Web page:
The 1020 probably isn’t going to be better than a good point and shoot and better cameras, but it will probably be the best camera phone until Apple/Samsung/Motorola/HTC come up with something better.

    Most people do not carry a dedicated camera with them. Most people do carry their phones with them. Camera phones are becoming more important in people’s daily lives so every improvement is welcome.

    1. Its ridiculous how practically everyone is ignoring the benefits Nokia clearly outlined (lossless zooming, reframing after capture) and are focusing purely on the megapixel count. And as you say, slap an apple or green robot on it and the everyone would be jumping for joy. Disappointing article.

  3. I’m sorry – a rather ignorant statement from you:

    “In practice, digital zoom is rarely as good as optical — but in practice, there aren’t a lot of 41MP cameras on the market either.”

    Rather than make these kind of blanket statements check things out and make a judgment. Is it as good as optical?

    In fact it’s better because it is 1.Lossless as opposed to all other digital zooming phones. Lossless in terms of light and resolution 2. FAR less bulky. 3. Zero noise for zooming during video. etc etc. Read the white paper. Or you could read the one which was out some 15 months ago for the 808 covering the technology. Look into reviews, dpReview tested this against Sony RX100 and it’s on par.

    1. It is a gimmick. It is still a puny camera phone.

      Math: learn it, love it, live it. Would you rather have a 1-3x optical zoom with a 5 megapixel sensor or a 41 megapixel without. Do the math. This is important, stop reading right here and do the math. Ok, with that out of the way we can move on to considering the pixels on the 41 megapixel sensor will almost certainly be smaller and thus less sensitive to light and noisier. Again, this is pure math and simple physics. The choice becomes clear.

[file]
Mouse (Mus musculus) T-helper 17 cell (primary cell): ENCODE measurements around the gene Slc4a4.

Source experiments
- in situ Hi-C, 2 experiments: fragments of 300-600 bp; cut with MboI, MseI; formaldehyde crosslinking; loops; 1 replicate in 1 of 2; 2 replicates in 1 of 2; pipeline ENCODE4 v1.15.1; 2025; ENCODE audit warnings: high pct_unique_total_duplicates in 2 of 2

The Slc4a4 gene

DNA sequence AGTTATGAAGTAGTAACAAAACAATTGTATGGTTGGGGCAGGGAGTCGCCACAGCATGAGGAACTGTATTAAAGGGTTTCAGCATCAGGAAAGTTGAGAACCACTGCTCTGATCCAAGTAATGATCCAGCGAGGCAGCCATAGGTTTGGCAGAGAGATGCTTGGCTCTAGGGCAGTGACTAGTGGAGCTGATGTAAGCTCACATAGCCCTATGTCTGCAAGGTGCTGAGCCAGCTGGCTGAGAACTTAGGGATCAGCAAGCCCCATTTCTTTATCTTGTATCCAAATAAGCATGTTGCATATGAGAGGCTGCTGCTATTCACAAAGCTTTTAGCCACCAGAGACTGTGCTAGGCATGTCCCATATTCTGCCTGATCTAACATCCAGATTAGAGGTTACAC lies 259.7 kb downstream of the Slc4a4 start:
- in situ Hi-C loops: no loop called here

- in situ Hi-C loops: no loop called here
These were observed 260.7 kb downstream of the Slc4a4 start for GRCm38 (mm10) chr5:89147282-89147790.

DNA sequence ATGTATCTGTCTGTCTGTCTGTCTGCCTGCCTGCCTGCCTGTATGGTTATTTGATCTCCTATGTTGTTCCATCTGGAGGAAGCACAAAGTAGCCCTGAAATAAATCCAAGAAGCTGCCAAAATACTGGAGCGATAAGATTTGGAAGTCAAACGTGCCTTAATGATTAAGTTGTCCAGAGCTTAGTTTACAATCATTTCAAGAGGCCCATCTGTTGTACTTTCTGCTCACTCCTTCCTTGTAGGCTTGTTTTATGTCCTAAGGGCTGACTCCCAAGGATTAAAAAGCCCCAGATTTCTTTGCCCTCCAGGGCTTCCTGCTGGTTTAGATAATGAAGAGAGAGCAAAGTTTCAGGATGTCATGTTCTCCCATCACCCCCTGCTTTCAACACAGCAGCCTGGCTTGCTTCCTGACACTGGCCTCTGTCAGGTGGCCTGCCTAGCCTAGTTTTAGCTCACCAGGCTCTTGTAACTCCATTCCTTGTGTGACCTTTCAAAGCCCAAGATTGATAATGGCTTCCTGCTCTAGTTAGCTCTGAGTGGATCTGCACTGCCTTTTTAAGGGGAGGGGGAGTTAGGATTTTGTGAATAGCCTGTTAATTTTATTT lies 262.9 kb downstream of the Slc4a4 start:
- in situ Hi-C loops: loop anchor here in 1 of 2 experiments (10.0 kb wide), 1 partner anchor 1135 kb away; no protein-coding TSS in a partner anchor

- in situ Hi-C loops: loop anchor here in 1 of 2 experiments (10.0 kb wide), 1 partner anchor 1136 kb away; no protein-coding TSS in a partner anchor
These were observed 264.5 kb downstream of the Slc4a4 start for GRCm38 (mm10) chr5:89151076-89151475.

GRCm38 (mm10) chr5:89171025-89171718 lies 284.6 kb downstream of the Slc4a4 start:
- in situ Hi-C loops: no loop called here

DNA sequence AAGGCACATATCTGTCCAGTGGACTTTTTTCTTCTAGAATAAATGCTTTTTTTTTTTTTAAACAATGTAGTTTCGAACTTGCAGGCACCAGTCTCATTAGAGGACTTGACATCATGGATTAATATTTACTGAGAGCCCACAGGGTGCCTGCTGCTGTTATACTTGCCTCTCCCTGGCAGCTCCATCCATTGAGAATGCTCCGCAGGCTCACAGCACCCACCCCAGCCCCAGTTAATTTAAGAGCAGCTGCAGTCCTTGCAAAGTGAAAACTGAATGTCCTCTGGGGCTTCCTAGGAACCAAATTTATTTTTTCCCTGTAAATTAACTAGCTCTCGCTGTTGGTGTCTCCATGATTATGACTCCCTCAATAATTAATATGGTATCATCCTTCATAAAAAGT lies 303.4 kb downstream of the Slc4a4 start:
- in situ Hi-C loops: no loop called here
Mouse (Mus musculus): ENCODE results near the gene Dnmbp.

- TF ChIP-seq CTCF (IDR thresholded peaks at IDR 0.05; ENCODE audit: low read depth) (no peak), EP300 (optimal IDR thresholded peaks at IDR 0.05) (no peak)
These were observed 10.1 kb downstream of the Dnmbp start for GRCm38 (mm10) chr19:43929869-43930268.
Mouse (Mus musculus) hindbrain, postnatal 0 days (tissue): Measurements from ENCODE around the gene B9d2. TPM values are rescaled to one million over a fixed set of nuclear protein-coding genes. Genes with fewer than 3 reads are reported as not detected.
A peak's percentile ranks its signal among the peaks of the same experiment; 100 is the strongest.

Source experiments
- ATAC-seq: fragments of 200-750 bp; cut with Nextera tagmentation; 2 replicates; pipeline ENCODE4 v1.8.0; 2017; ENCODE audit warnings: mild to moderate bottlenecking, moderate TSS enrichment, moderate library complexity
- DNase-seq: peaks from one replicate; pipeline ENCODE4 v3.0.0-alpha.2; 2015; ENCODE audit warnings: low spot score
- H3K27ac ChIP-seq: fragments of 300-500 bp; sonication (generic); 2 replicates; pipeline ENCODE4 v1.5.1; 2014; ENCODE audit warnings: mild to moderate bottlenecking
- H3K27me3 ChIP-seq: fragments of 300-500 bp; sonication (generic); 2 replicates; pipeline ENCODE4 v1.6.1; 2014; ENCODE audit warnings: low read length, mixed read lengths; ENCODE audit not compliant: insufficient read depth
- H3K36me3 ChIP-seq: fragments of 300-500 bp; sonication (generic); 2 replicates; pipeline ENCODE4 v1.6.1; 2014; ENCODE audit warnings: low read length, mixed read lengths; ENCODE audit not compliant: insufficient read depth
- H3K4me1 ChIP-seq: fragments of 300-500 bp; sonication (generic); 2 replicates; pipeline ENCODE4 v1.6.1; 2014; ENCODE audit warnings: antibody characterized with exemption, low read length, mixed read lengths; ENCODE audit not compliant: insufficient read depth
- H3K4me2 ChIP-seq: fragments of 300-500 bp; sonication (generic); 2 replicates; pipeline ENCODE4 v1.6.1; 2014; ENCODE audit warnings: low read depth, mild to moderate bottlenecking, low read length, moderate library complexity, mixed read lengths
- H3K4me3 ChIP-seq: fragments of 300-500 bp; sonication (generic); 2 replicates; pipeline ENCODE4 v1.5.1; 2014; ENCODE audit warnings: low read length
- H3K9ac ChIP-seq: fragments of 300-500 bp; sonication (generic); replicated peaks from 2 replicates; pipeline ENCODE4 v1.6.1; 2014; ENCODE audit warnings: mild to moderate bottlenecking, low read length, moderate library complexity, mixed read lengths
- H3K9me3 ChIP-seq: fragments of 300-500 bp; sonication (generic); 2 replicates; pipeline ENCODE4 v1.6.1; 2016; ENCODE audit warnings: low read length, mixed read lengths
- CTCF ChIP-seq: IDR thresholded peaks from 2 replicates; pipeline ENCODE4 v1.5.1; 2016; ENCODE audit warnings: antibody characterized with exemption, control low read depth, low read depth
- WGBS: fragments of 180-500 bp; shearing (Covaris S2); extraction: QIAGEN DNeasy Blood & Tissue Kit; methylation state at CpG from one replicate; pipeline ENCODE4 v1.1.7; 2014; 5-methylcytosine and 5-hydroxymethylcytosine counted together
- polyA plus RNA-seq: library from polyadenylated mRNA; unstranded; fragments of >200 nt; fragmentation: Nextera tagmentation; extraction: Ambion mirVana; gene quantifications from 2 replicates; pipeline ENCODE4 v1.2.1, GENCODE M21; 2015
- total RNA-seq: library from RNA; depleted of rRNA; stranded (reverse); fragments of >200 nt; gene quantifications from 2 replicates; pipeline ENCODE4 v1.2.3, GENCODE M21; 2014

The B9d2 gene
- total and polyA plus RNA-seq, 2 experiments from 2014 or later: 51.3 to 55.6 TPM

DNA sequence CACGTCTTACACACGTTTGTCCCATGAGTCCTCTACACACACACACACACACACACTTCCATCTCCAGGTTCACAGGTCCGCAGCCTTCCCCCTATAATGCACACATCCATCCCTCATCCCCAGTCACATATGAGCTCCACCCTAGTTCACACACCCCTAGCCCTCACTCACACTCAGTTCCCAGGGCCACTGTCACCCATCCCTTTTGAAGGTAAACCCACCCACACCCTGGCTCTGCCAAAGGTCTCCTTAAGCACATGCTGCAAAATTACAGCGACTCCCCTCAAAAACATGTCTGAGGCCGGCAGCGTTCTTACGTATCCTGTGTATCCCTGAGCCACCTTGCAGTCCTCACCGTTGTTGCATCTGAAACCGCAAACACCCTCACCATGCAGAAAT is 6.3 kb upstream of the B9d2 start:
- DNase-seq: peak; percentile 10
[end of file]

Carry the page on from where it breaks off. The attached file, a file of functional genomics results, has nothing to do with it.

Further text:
Rule one of purchasing a camera. The first specs to look at is the glass[1]. The second rule is to never let a salesman distract you from the first rule. Note that Nokia says nothing about the glass in their tech specs. This is your clue that this isn’t a camera, just another camera phone. Then you look at the recording medium, whether film or sensor. Finally look at other features. The real flash on this one is a plus, especially considering the (probable) very poor low light sensitivity of the sensor.

      [1] When considering cameras with changable lenses you pick the lenses first, then select bodies capable of accepting them. A good lens will outlast several cameras, especially in this era of rapid innovation in electronics.

  4. Anyone. They sold 300.000 of the old Symbian based 808 Pureview. No doubt the WP OS is a liability, but less so than Symbian was. This will go like hotcakes if the price is right.

  5. If this camera was paired with Android I’d buy it today! I have no interest in Windows phone and it’s lack of any serious level of customization relative to Android, or even iOS to a lesser extent.